Tag: HIG Traditions
Corporate values are often empty. They are usually statements glued to walls or made into stickers. Rarely are company values meaningful enough that people remember them and feel a connection. At Hill Investment Group, we try to live our values in an understated fashion, preferring not to melt them onto a T-shirt but to live them. Please enjoy the six statements below as we share our backstage values in a front-stage fashion.
MAKING FRIENDS IS OUR BUSINESS
Inspired by the old Anheuser-Busch mantra, relationships are at the heart of what we do. Sometimes, friends become clients, and often, clients develop genuine connections with our team. “There will be neither frustration nor failure where there is friendship.”
CHEERS AND THE FOUR SEASONS
Hill Investment Group is a place where we truly know our clients. We know what they like to drink and the preferences that make them who they are. We see clients and serve them in a manner befitting a familiar and high-end experience. We value hospitality, reliability, and excellence.
PATIENCE AND DISCIPLINE
The rewards of the long view are only possible if we can help our firm and clients focus on what truly matters.
We value the truth (no spin) and commit to giving it to one another and our clients, both when it’s easy and hard.
EVIDENCE-BASED INVESTING EVANGELISTS
We don’t choose gunslingers and gurus to manage the real wealth of clients. We favor repeatable, reliable, robust forms of investment returns.
FUN GOES WITH BUSINESS
We take our work seriously and have fun in the process! We celebrate our wins and recognize life and work milestones at every chance.
As parents, we commit to years of financial responsibility when we welcome our children into the world. It’s an obligation we take on willingly. (Well, most days.) But we also hope to prepare our sons and daughters for the day they start creating their own financial independence … and, eventually, maybe a grandchild or two.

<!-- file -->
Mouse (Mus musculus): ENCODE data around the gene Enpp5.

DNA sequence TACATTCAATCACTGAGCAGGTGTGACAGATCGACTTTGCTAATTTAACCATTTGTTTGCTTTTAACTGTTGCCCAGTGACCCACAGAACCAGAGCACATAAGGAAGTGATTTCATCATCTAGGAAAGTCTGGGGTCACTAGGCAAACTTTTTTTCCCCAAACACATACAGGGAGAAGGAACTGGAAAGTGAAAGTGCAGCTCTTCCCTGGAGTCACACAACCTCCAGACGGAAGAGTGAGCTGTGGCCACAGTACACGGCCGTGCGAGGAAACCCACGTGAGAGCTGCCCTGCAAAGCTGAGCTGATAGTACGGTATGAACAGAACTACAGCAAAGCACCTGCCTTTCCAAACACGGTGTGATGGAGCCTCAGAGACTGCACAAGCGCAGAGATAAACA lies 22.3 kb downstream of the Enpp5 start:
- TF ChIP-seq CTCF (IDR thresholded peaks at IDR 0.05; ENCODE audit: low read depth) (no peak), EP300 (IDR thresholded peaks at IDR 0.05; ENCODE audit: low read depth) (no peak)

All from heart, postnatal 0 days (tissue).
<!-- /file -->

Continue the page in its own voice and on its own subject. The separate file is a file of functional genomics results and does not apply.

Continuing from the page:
To instill meaningful financial literacy takes a team approach indeed – in school and at home. It also takes the right approach. A Wall Street Journal article, “The Smart Way to Teach Children About Money,” offered some important insights on that, suggesting it’s both what we teach as well as when we teach it.
Remember those Golden Rules: Reading, Writing and Arithmetic? Surprise. We may hate to admit it, but our parents and grandparents might have been on to something when they emphasized the importance of learning the basics – walking before running.
The WSJ columnist comments:
“We focus on teaching finance in school when regular math is much more effective at helping children manage money. We cram their heads full of financial facts and strategies years before they’ll actually need any of it—ensuring that they won’t remember the lessons when they’re most needed. And we squirm about discussing our own family income and debt, giving children fears and false impressions they may never shake off.”
So how do you determine an effective way to roll out your lessons on financial literacy and have open, honest conversations with your kids about your family wealth? While every household should move at its own pace, Lisa and I decided to introduce our daughter Harper to this handy chart from the JumpStart Coalition for Personal Financial Literacy, which was included in the WSJ article.
I told Harper we would set aside time to go over each activity with her whenever she was ready to roll. Harper not only found the chart of interest, she’s been known to haul it around in her backpack. If you check out our photo of the month, we seem to have captured her attention.
Last month Hill Investment Group celebrated 11 years of taking the long view! We try to get our entire team together for this annual family celebration. Having our kids and spouses mix and mingle truly enhances the bond we have at the office. This party is certainly one of our best HIG traditions.
We enjoyed a fantastic BBQ dinner and spent a beautiful evening poolside at Matt and Lisa’s new (old) home. It is always a highlight of our year to spend time with of our co-workers’ family members.
*This year Henry and Laurence’s daughters, Julia and Kathryn, were still at summer camp and couldn’t make the party.